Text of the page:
Building inclusive street football programmes

Putting ourselves in the shoes of a 12-year-old girl who can’t get to the sport field because it’s in a different ‘dodgy’ neighbourhood, or a 10-year-old who can’t join the sport club cause she has to work to contribute to the bills, or a young man who doesn’t want to play football but wants to do ballet, or a young girl who can’t play cause she’s a carer for her three younger siblings … The list is limitless.

So how does sport do it: bring people together as well as overcome what seems like an endless amount of barriers? The international sports organisation Women Win’s mission is to empower girls and young women through play by working with initiatives around the world, sparking conversation, collaboration, scrutiny, and activism. Their programmes and workshops use a gender-sensitive and a clear women’s-rights approach, encouraging us to continuously question our inclusivity, thus supporting the growth of a global playful and empowered community of women.

The Homeless World Cup works with a network of more than 70 street football partners from around the world that are all doing incredible work in removing barriers to sport for our world’s most marginalised communities. Approximately 10 of these partners and their leaders from across all continents took part in a brilliant session, ‘Gender Walk’, run by Women Win’s Marije Holman and Kitty Macklin.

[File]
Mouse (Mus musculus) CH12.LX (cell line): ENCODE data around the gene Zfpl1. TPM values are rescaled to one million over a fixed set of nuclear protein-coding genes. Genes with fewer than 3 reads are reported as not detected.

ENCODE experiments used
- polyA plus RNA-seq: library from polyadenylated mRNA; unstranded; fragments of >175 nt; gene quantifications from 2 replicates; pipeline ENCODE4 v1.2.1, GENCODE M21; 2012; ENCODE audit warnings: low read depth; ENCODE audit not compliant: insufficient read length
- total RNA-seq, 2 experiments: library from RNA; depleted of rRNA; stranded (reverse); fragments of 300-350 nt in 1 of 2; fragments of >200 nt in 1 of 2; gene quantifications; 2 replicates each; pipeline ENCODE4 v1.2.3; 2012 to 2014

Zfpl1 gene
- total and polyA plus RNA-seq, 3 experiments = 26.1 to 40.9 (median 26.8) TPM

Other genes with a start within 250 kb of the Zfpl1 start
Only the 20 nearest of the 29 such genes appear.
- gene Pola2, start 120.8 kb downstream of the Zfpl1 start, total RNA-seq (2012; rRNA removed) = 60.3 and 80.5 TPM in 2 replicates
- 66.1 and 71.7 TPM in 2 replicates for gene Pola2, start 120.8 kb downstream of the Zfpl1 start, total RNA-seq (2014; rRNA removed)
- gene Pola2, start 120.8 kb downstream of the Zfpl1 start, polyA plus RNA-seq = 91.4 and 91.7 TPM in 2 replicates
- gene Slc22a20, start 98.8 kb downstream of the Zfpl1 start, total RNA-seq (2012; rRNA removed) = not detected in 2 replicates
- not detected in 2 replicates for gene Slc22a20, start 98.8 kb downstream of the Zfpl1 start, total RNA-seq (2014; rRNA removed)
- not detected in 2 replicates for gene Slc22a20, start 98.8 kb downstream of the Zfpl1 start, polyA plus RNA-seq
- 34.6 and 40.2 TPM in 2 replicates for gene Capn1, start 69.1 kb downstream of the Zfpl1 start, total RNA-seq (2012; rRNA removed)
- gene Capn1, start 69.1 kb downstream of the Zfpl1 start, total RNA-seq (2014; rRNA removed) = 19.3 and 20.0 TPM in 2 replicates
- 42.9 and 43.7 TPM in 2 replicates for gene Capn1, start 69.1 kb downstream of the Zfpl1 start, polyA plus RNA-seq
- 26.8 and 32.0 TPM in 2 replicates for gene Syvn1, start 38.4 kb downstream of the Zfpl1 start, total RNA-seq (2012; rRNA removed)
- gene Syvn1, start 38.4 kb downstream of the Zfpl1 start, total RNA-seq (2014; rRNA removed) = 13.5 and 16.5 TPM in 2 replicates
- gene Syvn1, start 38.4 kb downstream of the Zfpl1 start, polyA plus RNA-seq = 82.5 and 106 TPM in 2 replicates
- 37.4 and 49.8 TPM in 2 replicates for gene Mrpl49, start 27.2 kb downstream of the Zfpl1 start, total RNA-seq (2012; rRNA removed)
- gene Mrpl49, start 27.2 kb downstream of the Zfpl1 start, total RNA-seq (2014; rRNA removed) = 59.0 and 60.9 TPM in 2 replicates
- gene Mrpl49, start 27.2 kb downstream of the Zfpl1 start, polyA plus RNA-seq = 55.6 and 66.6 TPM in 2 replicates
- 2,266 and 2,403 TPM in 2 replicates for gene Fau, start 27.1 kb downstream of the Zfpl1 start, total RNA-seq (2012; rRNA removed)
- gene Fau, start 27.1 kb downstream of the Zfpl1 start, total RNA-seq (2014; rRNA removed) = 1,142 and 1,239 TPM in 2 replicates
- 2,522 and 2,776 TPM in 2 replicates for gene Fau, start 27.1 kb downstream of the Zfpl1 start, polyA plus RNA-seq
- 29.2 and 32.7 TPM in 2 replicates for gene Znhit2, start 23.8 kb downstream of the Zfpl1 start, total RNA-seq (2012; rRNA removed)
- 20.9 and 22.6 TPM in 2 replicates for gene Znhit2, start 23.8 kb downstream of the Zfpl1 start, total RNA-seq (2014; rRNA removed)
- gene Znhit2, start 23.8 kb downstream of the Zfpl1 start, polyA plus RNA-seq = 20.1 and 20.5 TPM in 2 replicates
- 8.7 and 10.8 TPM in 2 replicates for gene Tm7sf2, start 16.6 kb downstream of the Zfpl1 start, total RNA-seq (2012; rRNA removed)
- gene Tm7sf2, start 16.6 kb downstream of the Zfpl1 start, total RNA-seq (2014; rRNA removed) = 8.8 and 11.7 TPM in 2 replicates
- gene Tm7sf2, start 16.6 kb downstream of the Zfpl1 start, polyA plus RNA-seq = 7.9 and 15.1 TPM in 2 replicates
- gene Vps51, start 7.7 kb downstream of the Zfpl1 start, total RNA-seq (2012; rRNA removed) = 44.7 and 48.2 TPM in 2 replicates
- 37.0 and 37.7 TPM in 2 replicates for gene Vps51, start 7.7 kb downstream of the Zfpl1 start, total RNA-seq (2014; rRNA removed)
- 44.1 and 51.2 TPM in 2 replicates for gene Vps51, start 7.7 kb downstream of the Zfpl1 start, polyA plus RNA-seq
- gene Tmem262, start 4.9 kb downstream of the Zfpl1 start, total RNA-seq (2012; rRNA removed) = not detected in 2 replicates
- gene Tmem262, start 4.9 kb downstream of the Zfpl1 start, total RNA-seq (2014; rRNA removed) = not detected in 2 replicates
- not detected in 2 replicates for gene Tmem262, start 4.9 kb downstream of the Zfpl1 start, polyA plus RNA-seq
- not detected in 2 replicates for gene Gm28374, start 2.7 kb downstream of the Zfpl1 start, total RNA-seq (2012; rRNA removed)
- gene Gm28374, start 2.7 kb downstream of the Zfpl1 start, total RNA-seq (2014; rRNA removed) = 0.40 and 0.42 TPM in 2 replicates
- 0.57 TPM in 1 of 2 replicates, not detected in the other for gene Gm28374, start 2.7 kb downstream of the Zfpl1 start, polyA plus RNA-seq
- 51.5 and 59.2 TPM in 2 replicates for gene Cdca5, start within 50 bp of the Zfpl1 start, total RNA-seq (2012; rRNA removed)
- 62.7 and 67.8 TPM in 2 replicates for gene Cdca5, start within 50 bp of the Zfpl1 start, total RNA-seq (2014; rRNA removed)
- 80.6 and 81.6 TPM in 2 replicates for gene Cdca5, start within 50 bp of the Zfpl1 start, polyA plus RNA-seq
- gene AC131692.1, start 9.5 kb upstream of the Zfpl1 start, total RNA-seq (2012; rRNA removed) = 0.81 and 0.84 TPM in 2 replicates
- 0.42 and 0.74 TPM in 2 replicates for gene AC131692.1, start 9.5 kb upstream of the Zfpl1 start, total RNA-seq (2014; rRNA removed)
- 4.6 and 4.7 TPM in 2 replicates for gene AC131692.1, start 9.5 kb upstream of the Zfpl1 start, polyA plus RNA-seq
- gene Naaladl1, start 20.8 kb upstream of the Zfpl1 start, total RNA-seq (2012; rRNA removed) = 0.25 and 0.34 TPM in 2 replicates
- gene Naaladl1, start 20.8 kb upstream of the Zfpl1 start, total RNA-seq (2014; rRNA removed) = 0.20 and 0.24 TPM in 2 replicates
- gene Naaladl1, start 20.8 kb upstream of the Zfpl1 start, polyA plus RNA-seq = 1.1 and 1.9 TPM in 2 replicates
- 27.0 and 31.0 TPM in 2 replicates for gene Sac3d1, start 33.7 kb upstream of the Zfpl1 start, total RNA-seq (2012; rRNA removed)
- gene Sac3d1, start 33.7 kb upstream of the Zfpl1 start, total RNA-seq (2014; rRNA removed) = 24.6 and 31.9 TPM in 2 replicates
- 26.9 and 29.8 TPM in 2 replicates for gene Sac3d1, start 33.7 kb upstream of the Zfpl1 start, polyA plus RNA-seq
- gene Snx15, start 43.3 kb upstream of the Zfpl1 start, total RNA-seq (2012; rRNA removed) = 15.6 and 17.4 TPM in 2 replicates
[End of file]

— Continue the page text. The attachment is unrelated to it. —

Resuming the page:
Jack Badu, Engagement Officer for the homeless charity Centrepoint (Team England) explains what he took from the session and how it will influence his organisation’s future ways of working: “I thought it was really thought-provoking in terms of putting yourself in the shoes of a specific young person. I think always approaching your programme with a little bit of scrutiny and actually saying: Yes, we have x amount of people in our programme, but how can we get more? And who are we actually excluding by doing the things that we are doing? But also looking at it from the perspective of someone who is not there, who did we miss?

“The session made me think about how could we include other aspects like food, hospitality, art, branding, because there are people who might have an interest in aspects of sport, not necessarily playing, so thinking about how that person is still catered for.”

Women’s coaches Clare Carson and Claire Rea explained what thoughts the session provoked for them: “Being mindful of the inclusiveness of how you promote and create awareness around your programmes. What I found from doing the exercises is that by being in the shoes of a person, just one obstacle, and being fixated on that one obstacle, know matter what provision there is, means that you are already lost. Being in that person’s shoes, I couldn’t take any further steps to getting to that sport session or that sport ground.

“That is something that I think we need to keep reminding ourselves. Because for people who are already feeling a bit low in self worth, they will easily fixate on that one obstacle. So thinking more about a personable approach is really important, and that is something we will take home with us.”

Words: Deborah May
Images: Daniel Lipinski / Soda-Visual